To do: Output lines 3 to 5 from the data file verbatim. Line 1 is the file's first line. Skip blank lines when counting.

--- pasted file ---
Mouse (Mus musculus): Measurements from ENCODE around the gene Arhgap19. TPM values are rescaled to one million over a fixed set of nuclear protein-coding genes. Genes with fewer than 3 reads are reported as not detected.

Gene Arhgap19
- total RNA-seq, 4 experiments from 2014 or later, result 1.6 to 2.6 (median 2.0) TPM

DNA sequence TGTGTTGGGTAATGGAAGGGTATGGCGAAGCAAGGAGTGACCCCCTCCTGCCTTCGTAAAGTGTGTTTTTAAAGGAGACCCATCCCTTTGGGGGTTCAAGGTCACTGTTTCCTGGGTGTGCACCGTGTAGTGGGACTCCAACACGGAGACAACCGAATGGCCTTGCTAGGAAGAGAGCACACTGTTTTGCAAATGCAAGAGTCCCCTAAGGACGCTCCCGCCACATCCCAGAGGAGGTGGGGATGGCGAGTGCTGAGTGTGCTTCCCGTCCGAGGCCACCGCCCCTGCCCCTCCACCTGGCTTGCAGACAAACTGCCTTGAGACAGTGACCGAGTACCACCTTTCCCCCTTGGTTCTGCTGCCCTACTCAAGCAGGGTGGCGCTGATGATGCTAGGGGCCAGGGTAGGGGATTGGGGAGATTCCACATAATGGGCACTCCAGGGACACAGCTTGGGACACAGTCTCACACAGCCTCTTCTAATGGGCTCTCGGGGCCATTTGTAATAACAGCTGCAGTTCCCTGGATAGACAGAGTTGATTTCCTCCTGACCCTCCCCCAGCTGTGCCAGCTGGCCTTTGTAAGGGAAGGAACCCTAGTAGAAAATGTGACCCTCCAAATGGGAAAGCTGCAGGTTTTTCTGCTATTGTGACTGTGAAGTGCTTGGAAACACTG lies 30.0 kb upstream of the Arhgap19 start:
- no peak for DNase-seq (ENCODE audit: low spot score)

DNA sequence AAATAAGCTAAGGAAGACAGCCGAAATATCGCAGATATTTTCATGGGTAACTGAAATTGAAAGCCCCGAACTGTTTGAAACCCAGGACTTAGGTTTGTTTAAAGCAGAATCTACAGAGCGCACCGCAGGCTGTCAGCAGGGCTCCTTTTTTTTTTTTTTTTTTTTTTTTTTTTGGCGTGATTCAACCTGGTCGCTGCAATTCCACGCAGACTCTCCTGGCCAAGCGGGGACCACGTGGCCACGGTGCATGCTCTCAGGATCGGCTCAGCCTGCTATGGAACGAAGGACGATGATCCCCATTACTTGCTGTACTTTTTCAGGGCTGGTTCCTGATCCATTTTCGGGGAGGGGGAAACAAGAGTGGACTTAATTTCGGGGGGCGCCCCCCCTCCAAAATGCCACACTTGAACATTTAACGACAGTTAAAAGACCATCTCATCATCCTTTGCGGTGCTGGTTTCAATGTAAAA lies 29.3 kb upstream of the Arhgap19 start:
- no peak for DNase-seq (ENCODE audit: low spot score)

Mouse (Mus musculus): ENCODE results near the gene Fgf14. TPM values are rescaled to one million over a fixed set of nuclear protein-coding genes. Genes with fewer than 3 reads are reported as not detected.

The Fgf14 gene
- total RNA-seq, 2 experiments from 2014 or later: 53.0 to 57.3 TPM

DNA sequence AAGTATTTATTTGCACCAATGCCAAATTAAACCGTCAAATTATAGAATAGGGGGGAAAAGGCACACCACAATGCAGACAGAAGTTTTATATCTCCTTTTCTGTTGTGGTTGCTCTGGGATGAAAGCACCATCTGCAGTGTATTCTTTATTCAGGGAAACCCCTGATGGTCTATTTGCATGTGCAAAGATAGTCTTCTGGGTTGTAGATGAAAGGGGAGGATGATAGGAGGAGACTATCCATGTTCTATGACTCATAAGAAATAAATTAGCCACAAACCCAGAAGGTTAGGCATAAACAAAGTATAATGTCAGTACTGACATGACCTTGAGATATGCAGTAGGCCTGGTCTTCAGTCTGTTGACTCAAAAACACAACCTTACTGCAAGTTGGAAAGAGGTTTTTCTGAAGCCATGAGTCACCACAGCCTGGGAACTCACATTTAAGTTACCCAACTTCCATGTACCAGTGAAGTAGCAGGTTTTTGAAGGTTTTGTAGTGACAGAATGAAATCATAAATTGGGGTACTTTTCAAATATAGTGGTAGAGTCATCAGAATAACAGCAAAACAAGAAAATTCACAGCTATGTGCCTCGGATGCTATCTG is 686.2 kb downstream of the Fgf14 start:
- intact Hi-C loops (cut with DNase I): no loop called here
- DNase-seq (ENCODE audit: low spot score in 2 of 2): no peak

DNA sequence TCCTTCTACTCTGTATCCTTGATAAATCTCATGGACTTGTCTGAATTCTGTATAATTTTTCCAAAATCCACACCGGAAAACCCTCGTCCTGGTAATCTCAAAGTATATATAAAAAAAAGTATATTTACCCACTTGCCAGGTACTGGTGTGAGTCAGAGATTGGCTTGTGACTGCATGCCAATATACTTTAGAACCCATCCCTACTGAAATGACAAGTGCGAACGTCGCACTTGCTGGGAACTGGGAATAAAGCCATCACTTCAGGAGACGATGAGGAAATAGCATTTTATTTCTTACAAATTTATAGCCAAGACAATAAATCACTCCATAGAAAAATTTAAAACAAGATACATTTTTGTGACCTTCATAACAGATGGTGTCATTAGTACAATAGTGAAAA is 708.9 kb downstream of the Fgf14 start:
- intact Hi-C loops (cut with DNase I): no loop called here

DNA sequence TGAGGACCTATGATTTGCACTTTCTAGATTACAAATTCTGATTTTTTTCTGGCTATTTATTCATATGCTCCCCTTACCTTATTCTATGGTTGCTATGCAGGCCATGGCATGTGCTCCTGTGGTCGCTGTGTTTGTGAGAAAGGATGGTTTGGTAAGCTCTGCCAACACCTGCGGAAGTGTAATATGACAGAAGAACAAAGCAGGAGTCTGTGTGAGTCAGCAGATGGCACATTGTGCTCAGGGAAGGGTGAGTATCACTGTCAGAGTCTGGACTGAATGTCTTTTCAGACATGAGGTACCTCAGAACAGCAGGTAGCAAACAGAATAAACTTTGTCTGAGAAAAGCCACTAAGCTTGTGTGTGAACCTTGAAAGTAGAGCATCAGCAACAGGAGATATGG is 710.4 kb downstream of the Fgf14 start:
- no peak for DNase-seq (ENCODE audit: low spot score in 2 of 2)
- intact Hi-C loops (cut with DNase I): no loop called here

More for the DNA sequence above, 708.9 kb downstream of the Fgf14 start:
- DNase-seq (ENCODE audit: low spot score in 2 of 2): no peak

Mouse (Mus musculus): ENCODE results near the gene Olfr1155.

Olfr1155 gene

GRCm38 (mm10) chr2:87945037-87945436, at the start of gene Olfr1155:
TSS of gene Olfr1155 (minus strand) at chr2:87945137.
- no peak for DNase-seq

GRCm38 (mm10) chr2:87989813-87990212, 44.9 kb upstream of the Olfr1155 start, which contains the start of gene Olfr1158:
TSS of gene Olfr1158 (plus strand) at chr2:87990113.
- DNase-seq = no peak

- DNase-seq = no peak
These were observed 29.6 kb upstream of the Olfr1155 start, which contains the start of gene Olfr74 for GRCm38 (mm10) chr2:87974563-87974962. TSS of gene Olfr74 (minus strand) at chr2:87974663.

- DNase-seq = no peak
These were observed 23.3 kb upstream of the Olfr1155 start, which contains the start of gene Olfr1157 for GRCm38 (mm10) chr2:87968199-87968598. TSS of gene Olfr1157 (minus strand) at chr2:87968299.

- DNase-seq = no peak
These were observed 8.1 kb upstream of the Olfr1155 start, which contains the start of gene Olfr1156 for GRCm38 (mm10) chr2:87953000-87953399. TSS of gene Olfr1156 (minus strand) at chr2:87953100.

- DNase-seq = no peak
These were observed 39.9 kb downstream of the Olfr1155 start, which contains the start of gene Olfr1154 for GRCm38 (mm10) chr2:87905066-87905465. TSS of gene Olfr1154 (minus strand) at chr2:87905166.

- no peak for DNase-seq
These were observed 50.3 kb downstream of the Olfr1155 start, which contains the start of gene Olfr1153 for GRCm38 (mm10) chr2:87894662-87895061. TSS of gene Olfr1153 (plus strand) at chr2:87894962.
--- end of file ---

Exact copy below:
- total RNA-seq, 4 experiments from 2014 or later, result 1.6 to 2.6 (median 2.0) TPM

DNA sequence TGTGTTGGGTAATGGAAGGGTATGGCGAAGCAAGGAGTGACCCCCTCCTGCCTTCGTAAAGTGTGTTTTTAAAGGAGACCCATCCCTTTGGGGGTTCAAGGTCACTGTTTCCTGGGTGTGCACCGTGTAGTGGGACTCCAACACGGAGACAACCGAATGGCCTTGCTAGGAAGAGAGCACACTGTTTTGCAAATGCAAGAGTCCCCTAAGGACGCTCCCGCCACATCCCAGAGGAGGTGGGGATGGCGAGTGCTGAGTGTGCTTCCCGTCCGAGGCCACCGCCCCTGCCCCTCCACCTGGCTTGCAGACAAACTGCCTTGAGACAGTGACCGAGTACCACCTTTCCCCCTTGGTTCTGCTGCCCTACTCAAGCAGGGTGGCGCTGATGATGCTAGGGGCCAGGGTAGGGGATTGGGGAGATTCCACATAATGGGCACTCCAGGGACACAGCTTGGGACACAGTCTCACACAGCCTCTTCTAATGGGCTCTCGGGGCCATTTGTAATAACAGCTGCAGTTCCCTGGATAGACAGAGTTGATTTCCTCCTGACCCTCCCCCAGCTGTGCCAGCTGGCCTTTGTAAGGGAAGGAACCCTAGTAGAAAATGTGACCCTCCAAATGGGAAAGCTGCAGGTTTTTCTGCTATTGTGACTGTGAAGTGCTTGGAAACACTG lies 30.0 kb upstream of the Arhgap19 start:
- no peak for DNase-seq (ENCODE audit: low spot score)